In terms of who these trespassing people were, 8 were listed as Female, 53 as Male and 4 were “Not Stated”; from the names given it could be assumed that three of them were Male. The other was a body found on the line and was not identified at all – very sad. Another sad fact is that a sub-set of the Males shows three boys aged 9, 10, and 12; the first two were killed and the oldest had a hand crushed. I personally felt for these individuals as they were at the same age as I was when I was chasing locomotive numbers in the late 1950s. Incidentally, these three were the only people to have their ages recorded.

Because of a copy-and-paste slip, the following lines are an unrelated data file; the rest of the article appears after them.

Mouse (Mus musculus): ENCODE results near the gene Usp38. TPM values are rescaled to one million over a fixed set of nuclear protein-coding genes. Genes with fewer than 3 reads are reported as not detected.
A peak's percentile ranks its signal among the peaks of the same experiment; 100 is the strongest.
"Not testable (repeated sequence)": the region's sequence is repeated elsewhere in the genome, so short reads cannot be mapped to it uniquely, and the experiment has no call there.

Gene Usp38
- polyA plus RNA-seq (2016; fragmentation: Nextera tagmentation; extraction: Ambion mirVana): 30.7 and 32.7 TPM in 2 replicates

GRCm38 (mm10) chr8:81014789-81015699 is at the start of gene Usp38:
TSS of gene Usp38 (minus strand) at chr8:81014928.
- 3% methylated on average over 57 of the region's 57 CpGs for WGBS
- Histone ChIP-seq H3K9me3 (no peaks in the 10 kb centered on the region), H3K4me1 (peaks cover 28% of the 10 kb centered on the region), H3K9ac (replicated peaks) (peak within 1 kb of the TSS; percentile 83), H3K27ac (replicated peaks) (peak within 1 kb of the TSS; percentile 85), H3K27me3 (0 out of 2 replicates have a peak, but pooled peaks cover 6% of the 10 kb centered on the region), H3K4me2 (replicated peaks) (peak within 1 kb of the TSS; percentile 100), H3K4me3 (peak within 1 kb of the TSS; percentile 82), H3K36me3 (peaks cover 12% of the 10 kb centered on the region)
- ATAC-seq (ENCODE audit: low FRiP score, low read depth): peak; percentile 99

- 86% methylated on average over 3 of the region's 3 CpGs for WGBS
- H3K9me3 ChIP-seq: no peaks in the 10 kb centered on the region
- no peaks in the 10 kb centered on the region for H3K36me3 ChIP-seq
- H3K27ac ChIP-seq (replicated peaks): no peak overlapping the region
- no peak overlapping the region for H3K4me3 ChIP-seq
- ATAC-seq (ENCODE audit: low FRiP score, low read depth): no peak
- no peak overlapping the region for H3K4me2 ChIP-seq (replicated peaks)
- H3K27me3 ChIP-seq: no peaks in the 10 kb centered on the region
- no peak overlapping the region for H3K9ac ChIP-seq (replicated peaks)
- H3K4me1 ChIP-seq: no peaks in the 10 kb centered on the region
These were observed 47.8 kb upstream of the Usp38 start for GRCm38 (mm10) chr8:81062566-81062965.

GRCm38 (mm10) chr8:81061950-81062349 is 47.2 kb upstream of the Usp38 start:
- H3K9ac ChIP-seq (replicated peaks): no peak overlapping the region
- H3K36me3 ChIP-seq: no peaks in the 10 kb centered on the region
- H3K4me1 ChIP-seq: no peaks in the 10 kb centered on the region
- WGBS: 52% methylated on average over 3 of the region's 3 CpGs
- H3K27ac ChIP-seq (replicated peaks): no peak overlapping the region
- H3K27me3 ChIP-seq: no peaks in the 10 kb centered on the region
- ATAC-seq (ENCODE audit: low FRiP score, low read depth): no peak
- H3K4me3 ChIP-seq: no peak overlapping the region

Of the Females, one was killed, four had head injuries and the other three had bruising or slight injuries. Only one was listed with an occupation: a Draper’s Assistant; all of the others were just noted as “Not in Company’s Service”. Does this show a simple lack of information or does it say that these women were so unimportant that it was not worth finding out their occupation? After all, half of the Male trespassers were identified by a trade or occupation.
In addition, it seems that railway operations in Derbyshire were the most likely to see a Female trespasser; 5 of the 8 incidents occurred in that county. However, Yorkshire was the location for the most incidents with 19, and Derbyshire was second with 13, including the 5 Females.
With regards to the Male occupations, Labourers were the most common (9), but there were several other manual workers, too. Notably, there was a Basket-maker in Leicestershire and a Threshing-engine driver in the same county.